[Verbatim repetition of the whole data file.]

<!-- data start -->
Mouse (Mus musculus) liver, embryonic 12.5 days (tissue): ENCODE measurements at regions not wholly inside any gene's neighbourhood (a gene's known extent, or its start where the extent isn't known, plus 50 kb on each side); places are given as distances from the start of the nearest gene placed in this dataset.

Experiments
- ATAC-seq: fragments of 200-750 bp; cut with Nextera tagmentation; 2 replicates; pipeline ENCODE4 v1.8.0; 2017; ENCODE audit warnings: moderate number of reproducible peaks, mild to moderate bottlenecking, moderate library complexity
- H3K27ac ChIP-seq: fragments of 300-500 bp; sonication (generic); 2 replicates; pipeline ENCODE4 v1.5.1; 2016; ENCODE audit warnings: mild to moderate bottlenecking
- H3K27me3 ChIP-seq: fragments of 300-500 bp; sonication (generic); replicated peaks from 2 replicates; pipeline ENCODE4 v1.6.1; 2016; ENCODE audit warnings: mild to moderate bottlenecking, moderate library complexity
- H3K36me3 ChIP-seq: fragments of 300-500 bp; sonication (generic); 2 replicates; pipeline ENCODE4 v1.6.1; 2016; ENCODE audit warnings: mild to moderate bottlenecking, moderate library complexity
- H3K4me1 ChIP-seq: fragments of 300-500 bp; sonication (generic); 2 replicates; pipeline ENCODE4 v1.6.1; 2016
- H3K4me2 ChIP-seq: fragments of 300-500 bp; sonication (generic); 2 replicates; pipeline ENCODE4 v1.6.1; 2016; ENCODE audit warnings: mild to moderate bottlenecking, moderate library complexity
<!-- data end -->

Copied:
Mouse (Mus musculus) liver, embryonic 12.5 days (tissue): ENCODE measurements at regions not wholly inside any gene's neighbourhood (a gene's known extent, or its start where the extent isn't known, plus 50 kb on each side); places are given as distances from the start of the nearest gene placed in this dataset.

Experiments
- ATAC-seq: fragments of 200-750 bp; cut with Nextera tagmentation; 2 replicates; pipeline ENCODE4 v1.8.0; 2017; ENCODE audit warnings: moderate number of reproducible peaks, mild to moderate bottlenecking, moderate library complexity
- H3K27ac ChIP-seq: fragments of 300-500 bp; sonication (generic); 2 replicates; pipeline ENCODE4 v1.5.1; 2016; ENCODE audit warnings: mild to moderate bottlenecking
- H3K27me3 ChIP-seq: fragments of 300-500 bp; sonication (generic); replicated peaks from 2 replicates; pipeline ENCODE4 v1.6.1; 2016; ENCODE audit warnings: mild to moderate bottlenecking, moderate library complexity
- H3K36me3 ChIP-seq: fragments of 300-500 bp; sonication (generic); 2 replicates; pipeline ENCODE4 v1.6.1; 2016; ENCODE audit warnings: mild to moderate bottlenecking, moderate library complexity
- H3K4me1 ChIP-seq: fragments of 300-500 bp; sonication (generic); 2 replicates; pipeline ENCODE4 v1.6.1; 2016
- H3K4me2 ChIP-seq: fragments of 300-500 bp; sonication (generic); 2 replicates; pipeline ENCODE4 v1.6.1; 2016; ENCODE audit warnings: mild to moderate bottlenecking, moderate library complexity